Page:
Attorney Profile | 2012 Annual Report
Jay D. Waxenberg
“As you know, I heartily favor the making of The Community Trust the medium by which testators may leave their property by will to a trustee for charitable purposes. It is only in this way that such property can be put to the best possible use, and that a testator may be assured that his estate will be administered for the purposes which he has in mind.”—Letter from Morgan J. O’Brien, Corporation Counsel, NYC, and Justice of the Supreme Court of New York, October 22, 1924
|“I recommend The Trust to many different clients. It’s
particularly helpful for people who have a charitable purpose but don’t
know which nonprofits to support. The Trust does an excellent job of
vetting charities to make sure that they are sound and fill the donor’s
purpose.” - Jay D. Waxenberg
Lawyers were a key factor in helping to create and build The New York Community Trust. Almost 90 years later, they still are. Jay Waxenberg is a partner and chair of the Personal Planning Department at Proskauer Rose LLP. He’s also a member of the firm’s Not-for-Profit/Exempt Organizations Group and Fiduciary Litigation Group. Waxenberg’s practice has focused on helping families with estate and tax planning and trust administration. He regularly counsels individuals on charitable giving and advises private foundations and public charities on tax issues.
And he’s been doing it for many years—so many, in fact, that he doesn’t remember when he first heard about The New York Community Trust. “I recommend The Trust to many different clients. It’s particularly helpful for people who have a charitable purpose but don’t know which nonprofits to support. The Trust does an excellent job of vetting charities to make sure that they are sound and fill the donor’s purpose.”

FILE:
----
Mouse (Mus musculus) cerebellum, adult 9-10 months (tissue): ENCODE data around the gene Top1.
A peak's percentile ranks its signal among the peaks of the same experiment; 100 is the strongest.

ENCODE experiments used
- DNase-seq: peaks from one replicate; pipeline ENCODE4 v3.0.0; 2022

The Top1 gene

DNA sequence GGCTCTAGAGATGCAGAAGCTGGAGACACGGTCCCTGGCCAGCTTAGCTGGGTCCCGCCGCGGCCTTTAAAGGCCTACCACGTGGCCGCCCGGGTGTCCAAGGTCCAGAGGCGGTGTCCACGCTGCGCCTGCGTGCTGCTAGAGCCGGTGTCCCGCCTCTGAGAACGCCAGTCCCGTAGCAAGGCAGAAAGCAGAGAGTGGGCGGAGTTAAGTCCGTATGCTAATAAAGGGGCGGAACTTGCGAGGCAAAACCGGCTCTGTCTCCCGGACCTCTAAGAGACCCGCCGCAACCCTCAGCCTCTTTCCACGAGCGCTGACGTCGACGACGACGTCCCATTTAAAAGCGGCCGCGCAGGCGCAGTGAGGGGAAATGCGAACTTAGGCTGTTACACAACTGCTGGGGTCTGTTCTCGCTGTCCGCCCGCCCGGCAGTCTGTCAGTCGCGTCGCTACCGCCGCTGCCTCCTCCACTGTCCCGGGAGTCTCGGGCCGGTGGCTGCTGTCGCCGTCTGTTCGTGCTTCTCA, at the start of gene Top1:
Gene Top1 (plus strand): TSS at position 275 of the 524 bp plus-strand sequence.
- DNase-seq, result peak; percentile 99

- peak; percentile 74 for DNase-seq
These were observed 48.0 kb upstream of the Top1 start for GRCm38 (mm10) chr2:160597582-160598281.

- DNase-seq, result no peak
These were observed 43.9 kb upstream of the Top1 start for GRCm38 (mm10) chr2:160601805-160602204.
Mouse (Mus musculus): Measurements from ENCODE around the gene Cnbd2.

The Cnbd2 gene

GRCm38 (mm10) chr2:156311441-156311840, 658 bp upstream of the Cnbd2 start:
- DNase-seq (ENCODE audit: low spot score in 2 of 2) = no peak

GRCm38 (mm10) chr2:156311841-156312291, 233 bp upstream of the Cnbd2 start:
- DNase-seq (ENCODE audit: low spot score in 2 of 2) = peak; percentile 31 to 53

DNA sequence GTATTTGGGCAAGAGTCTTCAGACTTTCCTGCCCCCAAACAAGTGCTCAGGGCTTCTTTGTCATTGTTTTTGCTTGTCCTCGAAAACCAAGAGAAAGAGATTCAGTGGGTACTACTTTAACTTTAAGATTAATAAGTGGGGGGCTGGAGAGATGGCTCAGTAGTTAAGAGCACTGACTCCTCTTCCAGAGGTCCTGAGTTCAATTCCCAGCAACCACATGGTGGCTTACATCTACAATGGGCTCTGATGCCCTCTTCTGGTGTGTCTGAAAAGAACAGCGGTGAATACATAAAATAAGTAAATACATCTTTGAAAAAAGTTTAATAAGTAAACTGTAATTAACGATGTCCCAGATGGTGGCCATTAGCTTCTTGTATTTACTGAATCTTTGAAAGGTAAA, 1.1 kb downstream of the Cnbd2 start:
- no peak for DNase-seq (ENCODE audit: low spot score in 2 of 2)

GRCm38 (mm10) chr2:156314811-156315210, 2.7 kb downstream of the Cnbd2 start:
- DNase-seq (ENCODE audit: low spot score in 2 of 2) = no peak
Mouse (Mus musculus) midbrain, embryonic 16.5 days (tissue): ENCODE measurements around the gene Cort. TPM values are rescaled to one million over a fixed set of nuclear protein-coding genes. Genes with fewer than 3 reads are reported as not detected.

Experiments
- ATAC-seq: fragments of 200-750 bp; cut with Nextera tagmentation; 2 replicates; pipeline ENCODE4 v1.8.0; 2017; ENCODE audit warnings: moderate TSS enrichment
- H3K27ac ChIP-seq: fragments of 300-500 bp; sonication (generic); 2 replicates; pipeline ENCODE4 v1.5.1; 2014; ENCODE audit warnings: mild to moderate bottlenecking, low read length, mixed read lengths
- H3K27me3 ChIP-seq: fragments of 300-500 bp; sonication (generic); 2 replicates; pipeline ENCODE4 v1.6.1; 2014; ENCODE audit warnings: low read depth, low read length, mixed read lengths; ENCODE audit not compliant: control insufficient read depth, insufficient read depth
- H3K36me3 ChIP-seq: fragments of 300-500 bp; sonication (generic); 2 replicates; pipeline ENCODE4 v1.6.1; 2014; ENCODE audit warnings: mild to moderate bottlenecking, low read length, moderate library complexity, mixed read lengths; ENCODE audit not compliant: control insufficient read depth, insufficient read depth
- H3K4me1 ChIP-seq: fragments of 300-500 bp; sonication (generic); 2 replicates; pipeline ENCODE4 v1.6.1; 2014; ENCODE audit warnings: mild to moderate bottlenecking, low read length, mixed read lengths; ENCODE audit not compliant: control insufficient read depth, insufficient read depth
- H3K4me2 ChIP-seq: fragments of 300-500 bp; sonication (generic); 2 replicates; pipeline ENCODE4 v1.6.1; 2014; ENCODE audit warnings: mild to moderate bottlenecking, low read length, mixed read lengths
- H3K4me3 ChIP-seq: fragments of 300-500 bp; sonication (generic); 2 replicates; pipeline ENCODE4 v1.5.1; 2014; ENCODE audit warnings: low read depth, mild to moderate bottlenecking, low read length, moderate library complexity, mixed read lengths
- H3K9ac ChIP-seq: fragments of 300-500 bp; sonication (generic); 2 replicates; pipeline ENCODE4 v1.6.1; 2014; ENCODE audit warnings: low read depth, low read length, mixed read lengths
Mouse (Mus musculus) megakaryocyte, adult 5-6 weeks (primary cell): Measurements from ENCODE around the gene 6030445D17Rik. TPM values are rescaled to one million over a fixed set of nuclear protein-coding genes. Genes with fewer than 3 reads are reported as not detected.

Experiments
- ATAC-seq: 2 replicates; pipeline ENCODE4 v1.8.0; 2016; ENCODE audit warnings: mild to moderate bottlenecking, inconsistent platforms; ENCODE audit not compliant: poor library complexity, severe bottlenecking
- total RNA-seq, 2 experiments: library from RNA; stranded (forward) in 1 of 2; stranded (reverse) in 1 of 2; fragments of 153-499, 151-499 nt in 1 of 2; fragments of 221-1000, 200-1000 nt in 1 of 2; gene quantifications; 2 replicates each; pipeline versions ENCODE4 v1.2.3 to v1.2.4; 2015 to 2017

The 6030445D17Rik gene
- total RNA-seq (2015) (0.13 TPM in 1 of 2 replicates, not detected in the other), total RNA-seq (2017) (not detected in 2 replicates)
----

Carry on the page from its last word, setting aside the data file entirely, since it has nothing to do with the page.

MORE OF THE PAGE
In addition to referring clients who set up donor-advised funds, Waxenberg also recommends The Trust to charitable clients who understand the value of legacy. One client who started with a donor-advised fund endowed it in his will. “There are a lot of ways to give to charity. Charitable lead trusts and charitable remainder trusts can be two effective estate planning tools,” he says.
When he’s working with clients on their estates, Waxenberg asks if, after taking care of family, they want to leave money to charity. If the answer is yes, we know who he often recommends.